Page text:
Google applications leave unsecured data for at least 14 days giving criminals access to personal information
Over 99% of Android phones are vulnerable to data theft when accessing the internet from an unsecured network.
Applications installed on devices carrying Android interact with Google services by asking for an authentication token, which serves as a form of digital ID.
The tokens then become vulnerable to theft if they are sent over an unsecured wireless network, making them easily accessible to criminals.
The data being leaked is done so through using web-based services such as Google Calendar, with older versions of the software most susceptible.
Having gained access to the token your personal information is at risk, along with access to bank details and passwords.
The data you’ve inputted is stored for up to 14 days, removing the need to keep logging in to a particular service. The submitted information is then stored in serves in an unencrypted form giving criminals the chance to steal the data.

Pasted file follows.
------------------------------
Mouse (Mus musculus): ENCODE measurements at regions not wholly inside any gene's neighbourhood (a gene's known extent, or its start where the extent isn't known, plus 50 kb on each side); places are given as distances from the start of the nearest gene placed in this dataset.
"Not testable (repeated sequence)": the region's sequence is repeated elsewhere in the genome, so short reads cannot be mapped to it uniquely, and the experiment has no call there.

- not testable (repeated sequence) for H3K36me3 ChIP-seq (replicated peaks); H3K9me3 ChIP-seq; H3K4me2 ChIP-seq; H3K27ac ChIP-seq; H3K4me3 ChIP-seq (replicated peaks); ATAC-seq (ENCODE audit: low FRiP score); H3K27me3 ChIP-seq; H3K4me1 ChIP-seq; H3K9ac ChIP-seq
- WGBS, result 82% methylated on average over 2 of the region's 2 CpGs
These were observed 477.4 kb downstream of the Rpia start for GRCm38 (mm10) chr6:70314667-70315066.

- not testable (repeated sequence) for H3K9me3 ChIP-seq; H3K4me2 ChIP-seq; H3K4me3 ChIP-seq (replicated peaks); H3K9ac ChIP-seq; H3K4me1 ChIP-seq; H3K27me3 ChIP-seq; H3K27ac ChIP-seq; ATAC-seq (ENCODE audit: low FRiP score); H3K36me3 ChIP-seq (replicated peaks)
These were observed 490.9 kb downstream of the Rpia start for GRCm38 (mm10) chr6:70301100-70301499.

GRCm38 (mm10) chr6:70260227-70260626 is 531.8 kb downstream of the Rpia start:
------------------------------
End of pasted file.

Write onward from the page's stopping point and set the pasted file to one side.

The findings come from German Security Researchers, at the University of Ulm, who were looking into how Android phones handled information.
Any Android phone running the 2.3.4 version is safe after an update removed the risk; but shows only 0.3% of Android devices have this software installed.
Users have been asked to update their phone to avoid becoming a victim, with Google looking to get this updates to people faster than they are currently managing.